You Can Increase Mindfulness Through Your Senses
Many Ecopsychologists believe that we evolved using more of our senses then we use today, but, we can still access all our sensible ability
Mindfulness can increase through opening up more of your highly evolved senses. Immersion in healing nature can help you access this awareness.
We may just do yoga, gym work or meditation in silence, but doing so allows the mind to overload (especially at first) with mental chatter. We often do not just open our senses to the moment and all it’s sensual gifts.
This also happens in our daily lives, and leads us to misinterpret incoming data.
We often translate abstract information, usually in writing, but verbally as well. An example of this is sizes of clothing. If the label indicates size nine, but our body tells us it is a size eleven, we will often believe the label rather than our own sense of proportion. We will buy the article believing it is a size nine, although the manufacturer merely wants us to think it is a size nine. If it is too big, we seem surprised, but often pleased.
(Please note: when Ecopsychologists use the word sense, they often include many senses beyond the mere five most people are familiar with: sight, sound, touch, taste and scent.) A sense of proportion, proprioception, and mindfulness of one’s thoughts — an intuitive sense — are just a few included for those people who endeavor to utilize as many senses as possible.
Often, modern lives display disconnection from nature, and a distracted detachment from a sustaining environment. The Mindful Interactive Natural Development Course, (M.I.N.D) investigated whether participants engaging presence through senses with the Natural System Thinking Process, (NSTP) may increase awareness, well-being, and productivity. Participants in a six-week course to evaluate mindfulness were tested on their awareness while acknowledging senses in a natural setting. Many mindfulness courses practice indoors and center on inner-thoughts. This project sought to actively engage senses to mental presence beyond the internal mind.
Abstraction, words and language present an idea, such as the words “star” or “fruit,” and a photo of starfruit will elicit those words. But an actual sensual immersion with starfruit evokes scent, taste, smell, firmness, color, memory, sound (such as birds in the starfruit tree) shape awareness and more.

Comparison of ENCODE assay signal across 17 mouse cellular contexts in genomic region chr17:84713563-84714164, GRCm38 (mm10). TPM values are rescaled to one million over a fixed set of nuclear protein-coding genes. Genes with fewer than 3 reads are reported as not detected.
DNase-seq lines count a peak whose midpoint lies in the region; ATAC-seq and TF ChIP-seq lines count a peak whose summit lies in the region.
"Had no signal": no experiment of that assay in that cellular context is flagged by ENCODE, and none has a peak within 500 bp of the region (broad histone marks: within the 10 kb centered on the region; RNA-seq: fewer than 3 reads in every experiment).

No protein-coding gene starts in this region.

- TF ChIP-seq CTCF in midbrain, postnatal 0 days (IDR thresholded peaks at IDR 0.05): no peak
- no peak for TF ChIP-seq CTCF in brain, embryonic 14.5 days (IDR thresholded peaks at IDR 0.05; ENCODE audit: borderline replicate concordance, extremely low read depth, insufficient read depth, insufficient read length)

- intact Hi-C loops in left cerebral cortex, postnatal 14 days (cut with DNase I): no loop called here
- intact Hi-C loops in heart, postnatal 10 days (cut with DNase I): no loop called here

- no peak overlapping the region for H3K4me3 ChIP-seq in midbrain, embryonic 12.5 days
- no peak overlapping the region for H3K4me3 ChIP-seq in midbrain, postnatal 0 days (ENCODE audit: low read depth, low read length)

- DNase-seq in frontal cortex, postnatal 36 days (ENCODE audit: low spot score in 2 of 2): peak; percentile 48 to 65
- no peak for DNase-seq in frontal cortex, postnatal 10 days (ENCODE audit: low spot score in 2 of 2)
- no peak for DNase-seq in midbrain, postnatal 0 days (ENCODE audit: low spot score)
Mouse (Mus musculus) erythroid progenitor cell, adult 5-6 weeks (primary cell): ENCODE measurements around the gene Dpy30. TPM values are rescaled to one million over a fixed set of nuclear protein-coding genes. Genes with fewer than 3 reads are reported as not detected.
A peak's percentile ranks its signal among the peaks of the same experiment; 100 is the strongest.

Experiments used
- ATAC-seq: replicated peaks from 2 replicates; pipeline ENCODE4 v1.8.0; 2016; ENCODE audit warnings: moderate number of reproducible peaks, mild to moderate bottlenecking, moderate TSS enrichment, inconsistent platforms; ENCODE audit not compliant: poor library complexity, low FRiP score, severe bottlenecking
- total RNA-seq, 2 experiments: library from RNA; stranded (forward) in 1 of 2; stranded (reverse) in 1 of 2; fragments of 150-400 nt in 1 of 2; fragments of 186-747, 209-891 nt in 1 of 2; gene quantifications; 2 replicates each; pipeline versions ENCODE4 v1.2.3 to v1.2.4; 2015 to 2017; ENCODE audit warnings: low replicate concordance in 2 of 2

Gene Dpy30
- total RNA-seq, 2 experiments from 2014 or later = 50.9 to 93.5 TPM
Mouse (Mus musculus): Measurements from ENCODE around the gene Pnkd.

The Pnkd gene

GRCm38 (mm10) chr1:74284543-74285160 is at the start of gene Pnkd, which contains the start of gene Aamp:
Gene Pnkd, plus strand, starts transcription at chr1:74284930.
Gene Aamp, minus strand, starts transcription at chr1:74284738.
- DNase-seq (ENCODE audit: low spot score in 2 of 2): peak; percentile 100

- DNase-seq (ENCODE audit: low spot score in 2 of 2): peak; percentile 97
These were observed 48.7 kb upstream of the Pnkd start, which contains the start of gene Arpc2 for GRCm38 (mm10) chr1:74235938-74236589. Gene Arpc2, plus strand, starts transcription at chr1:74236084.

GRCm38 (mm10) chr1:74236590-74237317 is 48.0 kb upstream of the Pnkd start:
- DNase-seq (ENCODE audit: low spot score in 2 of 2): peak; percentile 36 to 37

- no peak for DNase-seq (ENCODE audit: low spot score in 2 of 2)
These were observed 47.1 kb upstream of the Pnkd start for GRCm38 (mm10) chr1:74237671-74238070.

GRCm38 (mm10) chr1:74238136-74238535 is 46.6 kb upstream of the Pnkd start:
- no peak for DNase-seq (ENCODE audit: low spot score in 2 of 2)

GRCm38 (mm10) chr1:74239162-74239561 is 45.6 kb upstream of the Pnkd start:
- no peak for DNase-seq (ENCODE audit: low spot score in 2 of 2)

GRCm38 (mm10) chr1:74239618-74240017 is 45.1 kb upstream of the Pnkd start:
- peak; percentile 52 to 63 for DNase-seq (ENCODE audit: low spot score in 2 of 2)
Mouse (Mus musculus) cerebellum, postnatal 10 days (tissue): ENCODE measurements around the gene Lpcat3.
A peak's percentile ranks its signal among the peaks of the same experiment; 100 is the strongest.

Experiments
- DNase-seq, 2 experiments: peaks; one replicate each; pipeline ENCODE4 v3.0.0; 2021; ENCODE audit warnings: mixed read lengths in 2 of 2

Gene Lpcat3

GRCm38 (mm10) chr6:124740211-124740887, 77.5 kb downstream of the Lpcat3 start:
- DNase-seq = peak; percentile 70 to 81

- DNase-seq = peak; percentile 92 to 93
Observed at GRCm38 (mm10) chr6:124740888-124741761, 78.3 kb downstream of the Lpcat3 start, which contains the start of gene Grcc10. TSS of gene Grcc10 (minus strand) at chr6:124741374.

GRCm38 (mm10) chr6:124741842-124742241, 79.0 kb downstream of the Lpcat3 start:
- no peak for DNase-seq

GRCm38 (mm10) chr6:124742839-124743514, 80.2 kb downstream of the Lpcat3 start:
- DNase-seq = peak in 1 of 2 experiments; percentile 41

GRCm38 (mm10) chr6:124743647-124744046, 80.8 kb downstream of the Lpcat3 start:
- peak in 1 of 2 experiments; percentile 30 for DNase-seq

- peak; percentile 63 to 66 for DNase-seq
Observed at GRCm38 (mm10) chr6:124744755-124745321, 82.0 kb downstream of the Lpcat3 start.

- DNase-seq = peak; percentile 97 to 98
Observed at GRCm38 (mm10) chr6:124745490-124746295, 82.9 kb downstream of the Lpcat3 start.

Findings of the study show that many people who do gardening are just as dependent upon information through abstract delivery, language, as they are through processing information through more than forty senses.
This awareness was tweaked over time for participants to hear birds, wind, and buzzing insects without as much distraction of inner mental murmur. One implication is that comprehending an abstract idea such as “money” or “border” in comparison to reality as experienced by the senses, offers much more opportunity for people to be encouraged, comprehending, aware of networking systems (nature) and the truth about sustainability of life.
This project examined gardeners who actively focused attention upon senses beyond the commonly acknowledged five senses of sight, sound, touch, smell, and taste. M.I.N.D course participants sought natural attractions during outdoor activities, as per the Natural Systems Thinking Process (NSTP) as presented by Dr. Michael Cohen. Mindfulness was measured by the Mindful Awareness Attention Scale (MAAS), in pre-course and post-course intake. Another inventory designed by the researcher to measure Present Level Of Mindfulness (PLOM) was applied.
The over all result, (as in almost always the case in nature immersion studies) was better intake, awareness and reported well-being. Tuning into our senses opens a large array of pathways for sound, silence, reflection, color, scents and more, especially around fragrant gardens and natural settings.
Language helps us navigate the world we invented, but senses allow us to also navigate the world as a biosphere that sustains us. Your takeaway is simple, when you stop and smell the roses, with appreciation of color, shape, scent and more, the path is more accessible, pleasant and less stressful.